deceivable (adj.) 2 deceitful, insincere
false (adj.) 1 treacherous, traitorous, perfidious See Topics: Frequency count


BOLINGBROKE

My gracious uncle –


YORK

Tut, tut, grace me no grace, nor uncle me no uncle!

I am no traitor's uncle; and that word ‘ grace ’

In an ungracious mouth is but profane.
ungracious (adj.) 1 wicked, without grace, profane

Why have those banished and forbidden legs

Dared once to touch a dust of England's ground?
dust (n.) speck of dust, particle, iota

But then more ‘ why ’ – why have they dared to march

So many miles upon her peaceful bosom,

Frighting her pale-faced villages with war
fright (v.), past form frighted frighten, scare, terrify See Topics: Frequency count

And ostentation of despised arms?
despised (adj.) scorned, derided, treated with contempt
ostentation (n.) 1 public show, display, exhibition

Comest thou because the anointed King is hence?

Why, foolish boy, the King is left behind,

And in my loyal bosom lies his power.
power (n.) 3 authority, government

Were I but now the lord of such hot youth

As when brave Gaunt, thy father, and myself
brave (adj.) 2 noble, worthy, excellent

Rescued the Black Prince – that young Mars of men –

From forth the ranks of many thousand French,

O then how quickly should this arm of mine,

Now prisoner to the palsy, chastise thee

And minister correction to thy fault!


BOLINGBROKE

My gracious uncle, let me know my fault.

On what condition stands it, and wherein?
condition (n.) 2 quality, behaviour, attribute, habit


YORK

Even in condition of the worst degree,
condition (n.) 3 nature, state, circumstances

In gross rebellion and detested treason.
detested (adj.) detestable, loathsome, hateful

Thou art a banished man, and here art come

Before the expiration of thy time

In braving arms against thy sovereign!
braving (adj.) defiant, daring, boasting


BOLINGBROKE

As I was banished, I was banished Hereford;

But as I come, I come for Lancaster.

And, noble uncle, I beseech your grace

Look on my wrongs with an indifferent eye.
indifferent (adj.) 1 impartial, unbiased, neutral

You are my father; for methinks in you
methinks(t), methought(s) (v.) it seems /seemed to me See Topics: Frequency count

I see old Gaunt alive. O then, my father,

Will you permit that I shall stand condemned

A wandering vagabond, my rights and royalties
royalty (n.) 4 right granted by a monarch, royal prerogative

Plucked from my arms perforce, and given away
perforce (adv.) 1 forcibly, by force, violently See Topics: Frequency count

To upstart unthrifts? Wherefore was I born?
unthrift (n.) spendthrift, squanderer, wastrel

If that my cousin King be King in England

It must be granted I am Duke of Lancaster.

You have a son, Aumerle, my noble cousin.

Had you first died and he been thus trod down

He should have found his uncle Gaunt a father

To rouse his wrongs and chase them to the bay.
bay (n.) 1 [hunting] last stand, point of capture
rouse (v.) 1 [hunting] startle from a lair, draw out

I am denied to sue my livery here,
deny (v.) 3 disallow, forbid, refuse permission [for]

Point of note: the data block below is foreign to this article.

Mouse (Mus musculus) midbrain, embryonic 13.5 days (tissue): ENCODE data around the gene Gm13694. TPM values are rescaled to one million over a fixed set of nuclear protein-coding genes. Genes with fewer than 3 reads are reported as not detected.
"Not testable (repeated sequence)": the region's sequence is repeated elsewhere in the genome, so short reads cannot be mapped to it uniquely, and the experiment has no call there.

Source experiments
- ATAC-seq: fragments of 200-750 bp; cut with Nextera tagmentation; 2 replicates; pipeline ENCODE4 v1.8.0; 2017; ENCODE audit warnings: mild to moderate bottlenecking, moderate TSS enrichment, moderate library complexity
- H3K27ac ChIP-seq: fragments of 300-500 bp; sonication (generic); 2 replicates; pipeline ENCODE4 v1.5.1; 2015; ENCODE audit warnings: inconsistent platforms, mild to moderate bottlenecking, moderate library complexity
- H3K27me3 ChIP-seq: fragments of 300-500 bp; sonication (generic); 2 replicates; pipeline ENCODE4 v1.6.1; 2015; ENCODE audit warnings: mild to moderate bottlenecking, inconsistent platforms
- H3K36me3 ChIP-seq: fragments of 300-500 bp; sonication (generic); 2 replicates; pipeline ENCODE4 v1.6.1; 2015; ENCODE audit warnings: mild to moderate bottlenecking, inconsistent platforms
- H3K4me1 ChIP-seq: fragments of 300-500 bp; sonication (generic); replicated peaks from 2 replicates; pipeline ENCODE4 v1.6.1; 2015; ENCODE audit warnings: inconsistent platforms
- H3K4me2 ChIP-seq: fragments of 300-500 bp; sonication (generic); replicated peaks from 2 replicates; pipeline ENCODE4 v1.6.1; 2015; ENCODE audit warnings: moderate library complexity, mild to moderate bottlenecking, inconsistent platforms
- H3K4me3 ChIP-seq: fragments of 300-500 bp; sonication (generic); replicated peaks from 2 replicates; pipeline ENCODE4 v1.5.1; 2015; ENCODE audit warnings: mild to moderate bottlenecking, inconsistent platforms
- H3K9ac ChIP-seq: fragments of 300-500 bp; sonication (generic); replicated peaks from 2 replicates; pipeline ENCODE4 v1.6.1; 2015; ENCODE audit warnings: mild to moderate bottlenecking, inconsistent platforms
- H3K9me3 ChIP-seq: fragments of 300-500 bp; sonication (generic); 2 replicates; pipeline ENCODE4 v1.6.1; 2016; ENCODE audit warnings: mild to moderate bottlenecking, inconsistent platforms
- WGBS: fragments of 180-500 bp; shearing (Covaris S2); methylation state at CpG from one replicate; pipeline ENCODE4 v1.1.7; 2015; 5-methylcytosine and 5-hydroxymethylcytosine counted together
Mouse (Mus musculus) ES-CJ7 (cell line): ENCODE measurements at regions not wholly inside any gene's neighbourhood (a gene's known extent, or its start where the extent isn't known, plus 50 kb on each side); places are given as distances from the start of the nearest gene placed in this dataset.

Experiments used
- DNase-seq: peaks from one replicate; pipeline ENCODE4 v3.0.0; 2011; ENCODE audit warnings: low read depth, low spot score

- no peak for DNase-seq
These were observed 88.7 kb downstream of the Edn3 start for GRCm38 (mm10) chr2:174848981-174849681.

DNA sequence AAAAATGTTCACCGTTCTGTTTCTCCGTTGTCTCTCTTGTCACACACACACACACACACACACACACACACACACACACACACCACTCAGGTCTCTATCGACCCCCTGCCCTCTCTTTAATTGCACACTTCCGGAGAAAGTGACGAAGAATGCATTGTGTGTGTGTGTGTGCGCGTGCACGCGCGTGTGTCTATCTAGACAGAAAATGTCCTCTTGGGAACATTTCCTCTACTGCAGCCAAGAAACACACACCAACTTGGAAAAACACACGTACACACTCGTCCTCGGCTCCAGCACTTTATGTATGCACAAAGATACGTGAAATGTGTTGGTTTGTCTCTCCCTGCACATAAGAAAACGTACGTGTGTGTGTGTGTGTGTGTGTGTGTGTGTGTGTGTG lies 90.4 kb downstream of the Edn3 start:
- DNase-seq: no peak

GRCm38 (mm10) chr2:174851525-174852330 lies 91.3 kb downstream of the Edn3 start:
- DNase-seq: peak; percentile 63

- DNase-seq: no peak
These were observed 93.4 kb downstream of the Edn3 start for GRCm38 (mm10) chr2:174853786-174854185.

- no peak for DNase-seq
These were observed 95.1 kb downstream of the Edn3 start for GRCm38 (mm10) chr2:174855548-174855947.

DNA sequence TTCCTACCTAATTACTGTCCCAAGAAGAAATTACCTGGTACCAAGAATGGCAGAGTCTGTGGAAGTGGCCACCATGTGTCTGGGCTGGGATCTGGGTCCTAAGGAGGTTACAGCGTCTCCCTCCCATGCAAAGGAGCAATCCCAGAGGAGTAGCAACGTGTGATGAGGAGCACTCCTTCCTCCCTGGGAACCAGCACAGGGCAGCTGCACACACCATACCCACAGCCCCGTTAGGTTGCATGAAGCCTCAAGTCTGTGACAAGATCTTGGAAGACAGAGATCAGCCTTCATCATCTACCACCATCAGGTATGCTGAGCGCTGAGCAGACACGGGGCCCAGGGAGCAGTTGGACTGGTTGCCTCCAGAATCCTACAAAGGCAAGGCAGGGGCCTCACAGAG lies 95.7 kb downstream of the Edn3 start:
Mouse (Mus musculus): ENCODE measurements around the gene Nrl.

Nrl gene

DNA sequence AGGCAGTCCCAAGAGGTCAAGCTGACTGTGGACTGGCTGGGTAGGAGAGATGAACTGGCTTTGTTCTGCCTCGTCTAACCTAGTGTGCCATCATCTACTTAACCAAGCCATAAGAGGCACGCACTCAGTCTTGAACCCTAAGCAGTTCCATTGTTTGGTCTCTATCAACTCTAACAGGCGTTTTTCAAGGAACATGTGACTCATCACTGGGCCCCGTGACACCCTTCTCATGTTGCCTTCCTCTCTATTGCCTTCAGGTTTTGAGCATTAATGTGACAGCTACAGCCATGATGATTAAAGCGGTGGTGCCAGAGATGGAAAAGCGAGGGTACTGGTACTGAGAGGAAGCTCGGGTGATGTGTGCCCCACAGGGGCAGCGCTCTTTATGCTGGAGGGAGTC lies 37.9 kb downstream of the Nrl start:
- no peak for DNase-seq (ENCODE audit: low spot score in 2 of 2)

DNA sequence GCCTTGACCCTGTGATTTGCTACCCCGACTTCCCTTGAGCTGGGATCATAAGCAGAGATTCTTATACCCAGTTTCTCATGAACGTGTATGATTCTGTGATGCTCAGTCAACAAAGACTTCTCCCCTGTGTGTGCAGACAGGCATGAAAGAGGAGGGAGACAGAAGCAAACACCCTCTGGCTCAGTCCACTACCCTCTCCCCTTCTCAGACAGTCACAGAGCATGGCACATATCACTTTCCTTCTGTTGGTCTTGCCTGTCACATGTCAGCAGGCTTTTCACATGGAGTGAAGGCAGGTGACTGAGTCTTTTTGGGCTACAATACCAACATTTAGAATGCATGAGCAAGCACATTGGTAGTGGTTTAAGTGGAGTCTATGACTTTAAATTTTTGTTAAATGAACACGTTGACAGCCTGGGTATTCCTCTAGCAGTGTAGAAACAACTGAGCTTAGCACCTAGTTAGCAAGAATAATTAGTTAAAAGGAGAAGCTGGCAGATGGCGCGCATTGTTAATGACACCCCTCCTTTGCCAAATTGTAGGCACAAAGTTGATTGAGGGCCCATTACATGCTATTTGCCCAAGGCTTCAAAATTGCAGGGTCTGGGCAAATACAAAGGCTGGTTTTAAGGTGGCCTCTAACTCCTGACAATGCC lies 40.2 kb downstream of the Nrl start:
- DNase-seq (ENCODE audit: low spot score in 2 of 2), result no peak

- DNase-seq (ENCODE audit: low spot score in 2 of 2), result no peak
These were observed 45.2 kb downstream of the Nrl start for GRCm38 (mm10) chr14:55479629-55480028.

sue one's livery institute a suit to obtain possession of lands

And yet my letters patents give me leave.

My father's goods are all distrained and sold,
distrain (v.) seize, confiscate, commandeer

And these, and all, are all amiss employed.

What would you have me do? I am a subject,

And I challenge law. Attorneys are denied me,
challenge (v.) 1 demand as a right, claim, call for, insist on

And therefore personally I lay my claim

To my inheritance of free descent.
free (adj.) 6 direct, free from legal constraint


NORTHUMBERLAND

(to York)

The noble Duke hath been too much abused.


ROSS

It stands your grace upon to do him right.
stand upon (v.) 5 be the duty of, be incumbent upon


WILLOUGHBY

Base men by his endowments are made great.
base (adj.) 2 low-born, lowly, plebeian, of lower rank See Topics: Frequency count
endowment (n.) endowing of possessions, enriching with property


YORK

My lords of England, let me tell you this:

I have had feeling of my cousin's wrongs,

And laboured all I could to do him right.

But in this kind to come, in braving arms,
braving (adj.) defiant, daring, boasting
kind (n.) 2 manner, way, state

Be his own carver, and cut out his way
carver, be one's own be a law unto oneself

To find out right with wrong – it may not be.
find out (v.) 1 discover, find, come upon

And you that do abet him in this kind

Cherish rebellion, and are rebels all.


NORTHUMBERLAND

The noble Duke hath sworn his coming is

But for his own, and for the right of that

We all have strongly sworn to give him aid;

And let him never see joy that breaks that oath.


YORK

Well, well, I see the issue of these arms.
issue (n.) 2 outcome, result, consequence(s) See Topics: Frequency count

I cannot mend it, I must needs confess,

Because my power is weak and all ill-left.
ill-left (adj.) badly equipped; or: left in disorder
power (n.) 1 armed force, troops, host, army See Topics: Frequency count

But if I could, by Him that gave me life,

I would attach you all and make you stoop
attach (v.) 1 arrest, seize, apprehend

Unto the sovereign mercy of the King.

But since I cannot, be it known unto you

I do remain as neuter. So fare you well,
neuter (adj.) neutral, taking neither side

Unless you please to enter in the castle

And there repose you for this night.


BOLINGBROKE

An offer, uncle, that we will accept;

But we must win your grace to go with us

To Bristol Castle, which they say is held

By Bushy, Bagot, and their complices,
complice (n.) accomplice, confederate, associate

The caterpillars of the commonwealth,
caterpillar (n.) parasite, exploiter, sponger

Which I have sworn to weed and pluck away.


YORK

It may be I will go with you, but yet I'll pause;

For I am loath to break our country's laws.

Nor friends, nor foes, to me welcome you are.

Things past redress are now with me past care.
redress (n.) 1 relief, assistance, help, comfort

Exeunt

 
  Previous scene     Next scene